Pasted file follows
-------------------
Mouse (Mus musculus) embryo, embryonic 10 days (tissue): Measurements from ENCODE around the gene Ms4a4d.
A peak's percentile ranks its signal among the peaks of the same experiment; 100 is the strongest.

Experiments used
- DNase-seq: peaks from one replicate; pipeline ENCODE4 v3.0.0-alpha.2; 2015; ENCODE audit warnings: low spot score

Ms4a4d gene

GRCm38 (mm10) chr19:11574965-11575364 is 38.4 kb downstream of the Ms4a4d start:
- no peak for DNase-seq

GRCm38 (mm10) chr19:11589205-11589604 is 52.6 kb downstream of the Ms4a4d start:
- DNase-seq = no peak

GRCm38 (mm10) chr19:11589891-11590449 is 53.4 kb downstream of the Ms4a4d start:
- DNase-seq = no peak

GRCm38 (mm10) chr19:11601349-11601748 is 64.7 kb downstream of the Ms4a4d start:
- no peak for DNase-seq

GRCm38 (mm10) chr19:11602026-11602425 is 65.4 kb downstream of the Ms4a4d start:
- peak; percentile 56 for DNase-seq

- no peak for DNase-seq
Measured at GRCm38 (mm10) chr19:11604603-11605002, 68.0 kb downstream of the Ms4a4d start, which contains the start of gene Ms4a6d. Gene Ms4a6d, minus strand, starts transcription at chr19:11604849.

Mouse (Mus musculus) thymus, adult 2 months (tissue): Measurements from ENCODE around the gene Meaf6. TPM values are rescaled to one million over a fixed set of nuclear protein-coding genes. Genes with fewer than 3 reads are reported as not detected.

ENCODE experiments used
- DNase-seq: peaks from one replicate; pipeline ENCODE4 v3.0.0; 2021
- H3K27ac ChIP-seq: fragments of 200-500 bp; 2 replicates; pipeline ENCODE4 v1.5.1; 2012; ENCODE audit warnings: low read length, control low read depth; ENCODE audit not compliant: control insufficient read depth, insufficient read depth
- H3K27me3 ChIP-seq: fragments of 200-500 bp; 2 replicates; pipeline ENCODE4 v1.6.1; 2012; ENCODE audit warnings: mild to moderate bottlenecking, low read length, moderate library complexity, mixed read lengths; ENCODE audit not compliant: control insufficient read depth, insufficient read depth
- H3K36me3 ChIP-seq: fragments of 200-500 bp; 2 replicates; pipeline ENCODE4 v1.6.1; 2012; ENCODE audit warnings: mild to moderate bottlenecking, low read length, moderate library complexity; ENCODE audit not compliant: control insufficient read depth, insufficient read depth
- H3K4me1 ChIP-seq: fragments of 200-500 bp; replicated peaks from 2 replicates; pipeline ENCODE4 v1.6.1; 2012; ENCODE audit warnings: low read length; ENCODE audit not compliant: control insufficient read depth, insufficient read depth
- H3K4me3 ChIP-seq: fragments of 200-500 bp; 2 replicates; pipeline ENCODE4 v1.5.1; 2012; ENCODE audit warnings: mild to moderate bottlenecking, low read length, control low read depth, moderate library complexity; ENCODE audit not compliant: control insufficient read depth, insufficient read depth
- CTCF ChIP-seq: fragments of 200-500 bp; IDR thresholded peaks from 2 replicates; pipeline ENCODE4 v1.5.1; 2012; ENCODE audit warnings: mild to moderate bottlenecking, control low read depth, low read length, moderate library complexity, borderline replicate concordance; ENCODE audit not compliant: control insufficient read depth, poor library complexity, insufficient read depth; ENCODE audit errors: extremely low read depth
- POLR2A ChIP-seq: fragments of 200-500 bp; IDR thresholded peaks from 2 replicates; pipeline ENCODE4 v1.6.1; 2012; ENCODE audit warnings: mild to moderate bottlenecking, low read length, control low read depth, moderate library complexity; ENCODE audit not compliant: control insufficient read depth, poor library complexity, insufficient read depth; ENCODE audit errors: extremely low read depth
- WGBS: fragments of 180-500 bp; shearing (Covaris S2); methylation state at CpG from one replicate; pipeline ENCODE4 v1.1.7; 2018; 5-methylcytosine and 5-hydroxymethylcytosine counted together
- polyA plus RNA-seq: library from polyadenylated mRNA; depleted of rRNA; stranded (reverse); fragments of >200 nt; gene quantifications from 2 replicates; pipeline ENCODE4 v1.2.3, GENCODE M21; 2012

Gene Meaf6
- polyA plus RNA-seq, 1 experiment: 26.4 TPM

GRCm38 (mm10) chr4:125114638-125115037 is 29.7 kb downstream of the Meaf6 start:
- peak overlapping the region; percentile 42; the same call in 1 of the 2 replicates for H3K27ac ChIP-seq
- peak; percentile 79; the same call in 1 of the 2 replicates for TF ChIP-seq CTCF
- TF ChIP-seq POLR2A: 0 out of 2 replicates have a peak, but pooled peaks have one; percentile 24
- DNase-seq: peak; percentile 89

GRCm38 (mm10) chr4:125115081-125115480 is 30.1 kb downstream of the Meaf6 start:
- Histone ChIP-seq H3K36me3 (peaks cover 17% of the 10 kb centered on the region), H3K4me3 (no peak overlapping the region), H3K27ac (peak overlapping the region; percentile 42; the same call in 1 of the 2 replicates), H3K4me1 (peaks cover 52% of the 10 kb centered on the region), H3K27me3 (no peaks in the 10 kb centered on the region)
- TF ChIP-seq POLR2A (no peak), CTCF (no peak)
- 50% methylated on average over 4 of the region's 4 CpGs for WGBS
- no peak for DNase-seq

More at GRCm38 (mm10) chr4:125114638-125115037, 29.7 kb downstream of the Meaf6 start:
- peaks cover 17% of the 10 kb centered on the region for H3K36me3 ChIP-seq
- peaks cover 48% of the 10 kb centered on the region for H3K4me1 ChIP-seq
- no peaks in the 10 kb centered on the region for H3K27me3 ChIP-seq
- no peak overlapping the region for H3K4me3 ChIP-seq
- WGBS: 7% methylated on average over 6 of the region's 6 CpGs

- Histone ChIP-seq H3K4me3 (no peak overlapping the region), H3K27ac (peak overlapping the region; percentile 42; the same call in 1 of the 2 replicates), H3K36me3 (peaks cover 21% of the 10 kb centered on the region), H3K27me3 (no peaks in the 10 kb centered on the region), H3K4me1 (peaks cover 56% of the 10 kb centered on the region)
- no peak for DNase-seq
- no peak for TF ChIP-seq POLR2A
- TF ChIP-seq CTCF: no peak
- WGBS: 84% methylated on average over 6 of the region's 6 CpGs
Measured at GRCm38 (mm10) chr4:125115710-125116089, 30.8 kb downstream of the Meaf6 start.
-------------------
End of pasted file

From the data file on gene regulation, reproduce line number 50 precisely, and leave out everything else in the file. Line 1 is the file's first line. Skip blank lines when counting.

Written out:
- no peak for TF ChIP-seq POLR2A